Using circular needles to knit in the round is the "most sensible" way to knit Fair Isle. Since the right side is always facing the knitter, the pattern presents itself and mistakes are easier to avoid. If working from the back, the knitter sees only the floats. (23)

Gauge rears its head with Fair Isle. It is very important to measure gauge after wet blocking the swatch. Wetting and blocking changes the gauge, as well as the look and feel of the fabric. The knitter can also be certain that the colors will not bleed. (24)

It is important to pick up the strands in the same order throughout the project. Place one color on one side and the other color on the other side. If holding a color in each hand, knit the same color with the same hand. (25) Some knitters hold both yarns in one hand. Others knit with one color then drop and pick up the other yarn; this will twist the yarn and slow down the knitter.

To create the dense, warm fabric, floats should be short. If a float is more than 5 to 7 stitches, the yarn should be twisted around the strand not in use. (26) The maximum number of stitches to float the yarn is 13 stitches and these should be infrequent. (27)

If stranded knitting is worked on every row, the row and stitch gauge should be the same, i.e., 6 rows x 6 sts = 1 inch. This is because Fair Isle knitting produces a dense fabric, making a tighter gauge. Any plain area of more than 2 rows should be worked on smaller needles. (28)

The Future of Fair Isle Knitting

No one can predict the future but knitting trends, like all trends, come and go and then enjoy a resurgence. Fair Isle will, undoubtedly, be no different. With the myriad of patterns and the beautiful colors and blends available in yarns today, people will continue to employ color in their knitting. Sometimes, it will be popular; sometimes it will not; but there will always be knitters who enjoy the challenge and delight of working in color.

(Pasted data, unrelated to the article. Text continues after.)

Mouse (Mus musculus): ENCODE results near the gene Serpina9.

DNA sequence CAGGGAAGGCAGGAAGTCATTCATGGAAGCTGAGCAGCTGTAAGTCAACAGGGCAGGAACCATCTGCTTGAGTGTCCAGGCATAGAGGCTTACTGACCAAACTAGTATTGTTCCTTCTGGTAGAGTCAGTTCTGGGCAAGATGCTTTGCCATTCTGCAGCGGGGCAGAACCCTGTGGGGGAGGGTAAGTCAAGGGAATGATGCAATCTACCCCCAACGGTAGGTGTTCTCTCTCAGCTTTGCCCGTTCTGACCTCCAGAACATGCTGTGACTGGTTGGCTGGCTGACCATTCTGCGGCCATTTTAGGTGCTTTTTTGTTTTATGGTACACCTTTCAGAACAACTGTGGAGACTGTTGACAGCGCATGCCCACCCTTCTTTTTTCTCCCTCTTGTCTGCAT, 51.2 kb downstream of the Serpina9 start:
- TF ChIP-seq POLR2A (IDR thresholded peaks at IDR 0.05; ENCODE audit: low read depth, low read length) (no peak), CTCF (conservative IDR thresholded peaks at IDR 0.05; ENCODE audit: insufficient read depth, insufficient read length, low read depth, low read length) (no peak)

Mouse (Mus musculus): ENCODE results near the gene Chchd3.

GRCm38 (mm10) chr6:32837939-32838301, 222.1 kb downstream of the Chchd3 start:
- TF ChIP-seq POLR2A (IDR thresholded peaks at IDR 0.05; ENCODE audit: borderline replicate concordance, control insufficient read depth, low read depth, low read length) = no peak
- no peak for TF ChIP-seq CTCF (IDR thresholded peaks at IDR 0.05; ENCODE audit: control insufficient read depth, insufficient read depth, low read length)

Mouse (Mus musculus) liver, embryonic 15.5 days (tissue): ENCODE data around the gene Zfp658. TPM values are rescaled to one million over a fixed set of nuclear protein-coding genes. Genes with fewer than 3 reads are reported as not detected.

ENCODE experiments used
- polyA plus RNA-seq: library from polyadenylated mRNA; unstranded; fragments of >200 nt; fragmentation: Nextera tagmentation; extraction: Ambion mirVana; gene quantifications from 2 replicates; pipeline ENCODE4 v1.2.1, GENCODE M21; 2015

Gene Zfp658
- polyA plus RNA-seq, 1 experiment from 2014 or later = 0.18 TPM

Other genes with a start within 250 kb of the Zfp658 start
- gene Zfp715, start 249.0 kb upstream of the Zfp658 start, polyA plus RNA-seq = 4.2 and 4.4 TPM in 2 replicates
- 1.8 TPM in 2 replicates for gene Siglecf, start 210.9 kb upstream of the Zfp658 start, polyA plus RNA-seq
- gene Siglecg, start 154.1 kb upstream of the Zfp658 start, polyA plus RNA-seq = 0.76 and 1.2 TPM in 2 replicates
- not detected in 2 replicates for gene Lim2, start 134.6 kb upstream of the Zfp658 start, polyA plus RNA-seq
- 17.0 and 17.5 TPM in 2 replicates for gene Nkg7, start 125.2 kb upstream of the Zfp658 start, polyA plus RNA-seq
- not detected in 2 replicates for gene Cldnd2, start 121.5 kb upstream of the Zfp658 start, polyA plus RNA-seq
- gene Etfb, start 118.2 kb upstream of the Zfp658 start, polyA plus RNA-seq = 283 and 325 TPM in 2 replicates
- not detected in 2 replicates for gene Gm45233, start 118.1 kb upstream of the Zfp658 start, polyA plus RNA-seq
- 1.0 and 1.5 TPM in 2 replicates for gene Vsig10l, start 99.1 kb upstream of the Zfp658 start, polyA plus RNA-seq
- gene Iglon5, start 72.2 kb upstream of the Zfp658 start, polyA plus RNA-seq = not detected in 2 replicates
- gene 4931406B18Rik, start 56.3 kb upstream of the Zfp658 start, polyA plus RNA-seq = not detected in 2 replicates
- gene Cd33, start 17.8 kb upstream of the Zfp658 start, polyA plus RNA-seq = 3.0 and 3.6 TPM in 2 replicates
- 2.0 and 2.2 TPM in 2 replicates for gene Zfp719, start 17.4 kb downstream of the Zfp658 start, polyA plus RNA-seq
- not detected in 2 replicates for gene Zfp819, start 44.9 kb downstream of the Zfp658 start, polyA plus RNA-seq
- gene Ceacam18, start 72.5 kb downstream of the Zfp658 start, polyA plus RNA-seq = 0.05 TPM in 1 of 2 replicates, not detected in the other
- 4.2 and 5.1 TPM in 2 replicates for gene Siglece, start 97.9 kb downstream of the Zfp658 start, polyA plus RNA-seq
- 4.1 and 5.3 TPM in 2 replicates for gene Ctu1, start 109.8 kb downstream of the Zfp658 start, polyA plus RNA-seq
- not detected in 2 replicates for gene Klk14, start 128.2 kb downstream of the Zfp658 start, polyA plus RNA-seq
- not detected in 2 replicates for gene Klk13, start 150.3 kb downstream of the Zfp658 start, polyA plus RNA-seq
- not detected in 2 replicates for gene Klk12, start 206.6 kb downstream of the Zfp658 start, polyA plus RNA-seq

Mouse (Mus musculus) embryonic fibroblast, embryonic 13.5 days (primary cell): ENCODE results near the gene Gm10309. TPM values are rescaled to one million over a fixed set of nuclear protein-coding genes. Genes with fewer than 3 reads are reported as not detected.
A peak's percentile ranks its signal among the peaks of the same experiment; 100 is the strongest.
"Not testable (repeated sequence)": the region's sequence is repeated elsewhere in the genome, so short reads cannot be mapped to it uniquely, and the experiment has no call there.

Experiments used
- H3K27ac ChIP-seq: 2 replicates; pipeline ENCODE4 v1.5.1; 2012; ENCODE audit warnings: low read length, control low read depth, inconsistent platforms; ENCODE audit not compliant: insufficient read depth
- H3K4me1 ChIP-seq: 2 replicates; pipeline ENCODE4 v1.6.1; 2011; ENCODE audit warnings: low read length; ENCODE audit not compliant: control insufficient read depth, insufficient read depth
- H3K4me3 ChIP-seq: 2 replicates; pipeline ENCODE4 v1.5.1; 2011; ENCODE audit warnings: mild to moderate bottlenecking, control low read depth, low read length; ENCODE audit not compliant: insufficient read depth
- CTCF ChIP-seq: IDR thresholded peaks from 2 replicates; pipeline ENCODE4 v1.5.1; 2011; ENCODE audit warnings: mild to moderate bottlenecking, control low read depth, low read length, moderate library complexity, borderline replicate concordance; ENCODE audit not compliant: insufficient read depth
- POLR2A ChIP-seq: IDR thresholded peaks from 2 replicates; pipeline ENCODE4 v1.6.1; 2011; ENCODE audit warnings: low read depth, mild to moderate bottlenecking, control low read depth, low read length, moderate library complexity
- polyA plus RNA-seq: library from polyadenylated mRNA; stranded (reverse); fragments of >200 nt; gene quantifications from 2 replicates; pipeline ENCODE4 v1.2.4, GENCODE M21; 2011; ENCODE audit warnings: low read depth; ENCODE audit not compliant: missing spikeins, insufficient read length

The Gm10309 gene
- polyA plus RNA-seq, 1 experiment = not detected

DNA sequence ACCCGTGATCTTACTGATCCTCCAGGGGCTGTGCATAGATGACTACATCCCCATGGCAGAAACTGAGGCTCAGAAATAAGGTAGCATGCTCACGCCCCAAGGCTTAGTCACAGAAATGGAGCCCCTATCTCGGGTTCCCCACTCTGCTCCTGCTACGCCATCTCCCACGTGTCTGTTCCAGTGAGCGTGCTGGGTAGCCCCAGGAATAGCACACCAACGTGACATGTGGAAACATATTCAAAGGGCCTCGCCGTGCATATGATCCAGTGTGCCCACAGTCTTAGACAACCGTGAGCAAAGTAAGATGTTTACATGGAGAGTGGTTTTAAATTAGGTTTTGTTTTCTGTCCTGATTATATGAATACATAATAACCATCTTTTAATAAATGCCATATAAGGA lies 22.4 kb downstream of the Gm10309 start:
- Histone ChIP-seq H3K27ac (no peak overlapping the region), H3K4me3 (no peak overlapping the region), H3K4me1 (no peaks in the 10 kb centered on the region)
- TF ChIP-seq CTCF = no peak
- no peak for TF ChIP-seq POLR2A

Aran Knitting

Its History

Often a historically accurate movie is considered boring by audiences so movie makers produce films that are “based on a true story.” Therefore, productions such as The Alamo (1960) or The Hatfields and McCoys (2012) are embellished with fictionalized elements and are well received by the viewing audience. Knitting history, it appears, has also been embellished to help romanticize the art form.

As a teenager, I enjoyed knitting sweaters. One day, the Yarn Shoppe (a store located on Main Street, Mansfield, MA) had a new knitting book, The Bernat Book of Irish Knits, for $1. I knitted quite a few of the garments in this book and it still graces my bookshelf. In its introduction, we read that “Every stitch originated long ago in the cottages of Ireland's Galway coast and the Aran Islands. Every pattern tells Irish tales, in its symbols of life, faith, family and work; symbols of the sea, the rocks and the hills.” (29) I believed this and I also believed that the patterns of “fisherman knit sweaters,” as we called them, were so unique that a family member could identify her dead fisherman by his sweater when he washed to shore. (30)